Starz/BBC series The White Queen launched on BBC One on Sunday night with an average 5.33M viewers, according to overnight data. That was enough to win the night with a 22.83% share from 9PM-10PM, but was off about 600,000 viewers from the slot average, according to Broadcast. The 10-episode drama is based on the bestselling historical novels by Philippa Gregory and set against the backdrop of England’s Wars of the Roses. It stars Max Irons, Amanda Hale, James Frain, Rebecca Ferguson, Faye Marsay and Janet McTeer. When the series kicks off on Starz on August 10, viewers will see a slightly different version than in the UK. Irons recently told Britain’s Metro, “You get a lot more arse in the Starz version – the cameras kept rolling after the BBC stopped the scene.” A spokeswoman for the series confirmed to The Telegraph that the an additional 30 seconds on “two or three” occasions had been filmed, but said there were no extra scenes written or shot for the Starz take. Colin Callender is executive producer for the series that’s produced by the UK’s Company Pictures. Here’s a trailer:
Sky1 HD‘s latest original drama is a two-part adaptation of the John Meade Falkner adventure novel, Moonfleet. Ray Winstone will play Elzevir Block, the leader of a band of smugglers in 18th century Dorset, England. He’s joined by Aneurin Barnard (The White Queen, Emanuel And The Truth About Fishes) who plays a young newcomer to the smuggling crew as they embark on the hunt for a lost diamond. Ashley Pharoah, creator of the original Life On Mars, wrote the adaptation that also stars Ben Chaplin, Omid Djalili and Sophie Cookson. Shooting starts this summer in Dublin. Company Pictures, producer of Starz/BBC series The White Queen, is producing Moonfleet in association with Ireland’s Element Pictures. Bletchley Circle‘s Andy de Emmony directs and Endeavour‘s Dan McCulloch produces. Exec producers are Huw Kennair-Jones, John Yorke, Claire Ingham, Pharoah and Patrick Spence. Winstone is up next in Darren Aronofsky’s Noah playing villain to Russell Crowe’s ark builder.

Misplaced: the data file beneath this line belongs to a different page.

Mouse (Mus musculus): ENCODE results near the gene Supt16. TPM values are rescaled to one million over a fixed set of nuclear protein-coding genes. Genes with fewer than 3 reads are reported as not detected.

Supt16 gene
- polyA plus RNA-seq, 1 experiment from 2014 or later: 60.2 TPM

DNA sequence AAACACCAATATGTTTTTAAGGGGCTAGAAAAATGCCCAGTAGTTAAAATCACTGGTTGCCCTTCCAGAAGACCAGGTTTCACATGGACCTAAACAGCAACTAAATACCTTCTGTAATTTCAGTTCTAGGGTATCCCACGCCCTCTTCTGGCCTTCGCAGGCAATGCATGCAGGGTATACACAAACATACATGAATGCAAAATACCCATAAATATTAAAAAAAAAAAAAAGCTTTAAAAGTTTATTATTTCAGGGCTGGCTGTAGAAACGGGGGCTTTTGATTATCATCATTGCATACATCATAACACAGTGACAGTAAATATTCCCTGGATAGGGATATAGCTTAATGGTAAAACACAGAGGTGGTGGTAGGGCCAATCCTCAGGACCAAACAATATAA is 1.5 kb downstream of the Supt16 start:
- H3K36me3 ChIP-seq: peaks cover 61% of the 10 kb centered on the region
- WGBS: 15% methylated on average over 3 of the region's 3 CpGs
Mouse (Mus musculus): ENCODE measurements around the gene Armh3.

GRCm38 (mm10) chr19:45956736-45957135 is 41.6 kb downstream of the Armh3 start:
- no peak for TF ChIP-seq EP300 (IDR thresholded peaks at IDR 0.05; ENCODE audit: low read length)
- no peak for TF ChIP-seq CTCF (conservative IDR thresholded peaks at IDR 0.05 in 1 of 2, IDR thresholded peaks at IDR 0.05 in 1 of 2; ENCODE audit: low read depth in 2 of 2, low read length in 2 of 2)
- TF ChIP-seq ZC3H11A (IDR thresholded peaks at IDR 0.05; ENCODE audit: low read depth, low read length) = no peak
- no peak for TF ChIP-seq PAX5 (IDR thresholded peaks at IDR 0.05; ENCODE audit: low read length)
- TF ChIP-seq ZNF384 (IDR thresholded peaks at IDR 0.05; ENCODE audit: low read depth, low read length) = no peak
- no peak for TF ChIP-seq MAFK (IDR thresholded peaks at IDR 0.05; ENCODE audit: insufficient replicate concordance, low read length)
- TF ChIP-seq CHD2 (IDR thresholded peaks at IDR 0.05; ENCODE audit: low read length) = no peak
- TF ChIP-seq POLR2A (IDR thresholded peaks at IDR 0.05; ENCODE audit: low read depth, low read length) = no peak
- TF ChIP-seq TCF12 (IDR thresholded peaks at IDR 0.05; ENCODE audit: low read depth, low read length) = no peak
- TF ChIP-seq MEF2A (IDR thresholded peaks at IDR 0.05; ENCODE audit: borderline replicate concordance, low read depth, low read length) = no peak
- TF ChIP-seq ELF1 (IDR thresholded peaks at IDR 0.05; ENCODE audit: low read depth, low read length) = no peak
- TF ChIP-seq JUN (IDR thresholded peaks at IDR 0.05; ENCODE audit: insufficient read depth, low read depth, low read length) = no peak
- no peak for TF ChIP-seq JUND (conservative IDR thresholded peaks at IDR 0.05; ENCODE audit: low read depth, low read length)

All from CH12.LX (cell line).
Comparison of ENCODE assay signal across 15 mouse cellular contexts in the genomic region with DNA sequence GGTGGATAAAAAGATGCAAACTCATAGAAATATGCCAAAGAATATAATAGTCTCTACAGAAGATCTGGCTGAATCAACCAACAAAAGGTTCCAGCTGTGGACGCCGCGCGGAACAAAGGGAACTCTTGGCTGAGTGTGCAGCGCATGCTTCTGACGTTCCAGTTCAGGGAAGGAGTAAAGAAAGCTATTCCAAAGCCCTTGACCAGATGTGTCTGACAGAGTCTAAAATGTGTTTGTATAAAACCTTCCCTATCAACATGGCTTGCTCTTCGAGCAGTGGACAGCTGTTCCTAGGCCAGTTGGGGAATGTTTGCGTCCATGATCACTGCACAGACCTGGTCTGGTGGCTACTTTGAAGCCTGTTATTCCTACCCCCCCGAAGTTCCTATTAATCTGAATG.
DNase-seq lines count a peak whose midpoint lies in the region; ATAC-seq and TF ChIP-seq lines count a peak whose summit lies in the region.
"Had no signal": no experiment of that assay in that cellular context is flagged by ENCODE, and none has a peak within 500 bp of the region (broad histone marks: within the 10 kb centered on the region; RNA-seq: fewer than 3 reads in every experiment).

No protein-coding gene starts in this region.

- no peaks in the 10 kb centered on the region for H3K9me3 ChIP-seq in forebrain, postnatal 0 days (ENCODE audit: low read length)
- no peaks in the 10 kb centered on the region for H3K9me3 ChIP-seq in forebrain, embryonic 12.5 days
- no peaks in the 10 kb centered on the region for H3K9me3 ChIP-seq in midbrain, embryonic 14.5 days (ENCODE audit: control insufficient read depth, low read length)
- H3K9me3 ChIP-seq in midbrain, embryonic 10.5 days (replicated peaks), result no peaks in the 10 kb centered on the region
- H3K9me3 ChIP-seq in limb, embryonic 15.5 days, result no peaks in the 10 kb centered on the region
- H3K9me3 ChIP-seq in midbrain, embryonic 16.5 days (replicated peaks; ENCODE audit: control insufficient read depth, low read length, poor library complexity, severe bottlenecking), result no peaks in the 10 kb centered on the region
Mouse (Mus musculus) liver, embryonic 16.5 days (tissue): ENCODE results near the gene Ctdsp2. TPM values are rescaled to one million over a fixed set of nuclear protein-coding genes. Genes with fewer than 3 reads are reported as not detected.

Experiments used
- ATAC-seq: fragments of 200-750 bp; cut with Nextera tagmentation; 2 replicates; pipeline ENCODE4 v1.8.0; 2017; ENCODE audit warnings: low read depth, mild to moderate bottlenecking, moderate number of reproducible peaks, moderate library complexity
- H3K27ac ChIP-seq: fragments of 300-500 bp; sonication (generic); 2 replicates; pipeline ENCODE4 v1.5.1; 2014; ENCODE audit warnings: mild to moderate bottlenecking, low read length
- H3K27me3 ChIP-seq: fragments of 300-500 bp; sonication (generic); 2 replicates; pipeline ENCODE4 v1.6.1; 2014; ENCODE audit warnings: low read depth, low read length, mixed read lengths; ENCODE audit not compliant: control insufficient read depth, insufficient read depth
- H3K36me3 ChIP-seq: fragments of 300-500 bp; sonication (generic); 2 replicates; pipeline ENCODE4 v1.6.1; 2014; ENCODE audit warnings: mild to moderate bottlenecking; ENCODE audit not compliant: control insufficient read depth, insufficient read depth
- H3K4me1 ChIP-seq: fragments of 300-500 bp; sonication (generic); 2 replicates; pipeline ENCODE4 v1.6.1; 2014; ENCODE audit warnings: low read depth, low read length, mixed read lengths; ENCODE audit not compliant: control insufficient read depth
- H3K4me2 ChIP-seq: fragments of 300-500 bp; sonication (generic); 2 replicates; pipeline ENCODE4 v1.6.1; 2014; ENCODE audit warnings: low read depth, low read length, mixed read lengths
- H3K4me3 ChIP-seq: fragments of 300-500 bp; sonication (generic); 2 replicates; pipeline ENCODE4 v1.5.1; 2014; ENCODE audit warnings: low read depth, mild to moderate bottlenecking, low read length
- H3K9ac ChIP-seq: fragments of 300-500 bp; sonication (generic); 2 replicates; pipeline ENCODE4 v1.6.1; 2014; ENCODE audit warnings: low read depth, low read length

Starz/BBC series The White Queen will debut on Starz on Saturday, August 10, following the Friday season finale of Magic City. The 10-episode drama, based on the bestselling historical novels by Philippa Gregory, is set against the backdrop of England’s Wars of the Roses and stars Max Irons, Amanda Hale, James Frain, newcomers Rebecca Ferguson and Faye Marsay and Oscar nominee Janet McTeer. Colin Callender is executive producer for the series, produced by the UK’s Company Pictures. Hot TV Trailer: ‘The White Queen’
Starz/BBC series The White Queen is a 10-episode drama based on the bestselling historical novels by Philippa Gregory. Colin Callender is executive producer for the series that’s produced by the UK’s Company Pictures. The period drama is set against the backdrop of England’s Wars of the Roses and stars Max Irons (Red Riding Hood), Amanda Hale (The Crimson Petal & The White), James Frain (The Tudors), newcomers Rebecca Ferguson and Faye Marsay and Oscar nominee Janet McTeer. BBC One is eyeing a summer air date and Starz has it slated for August. Here’s the teaser: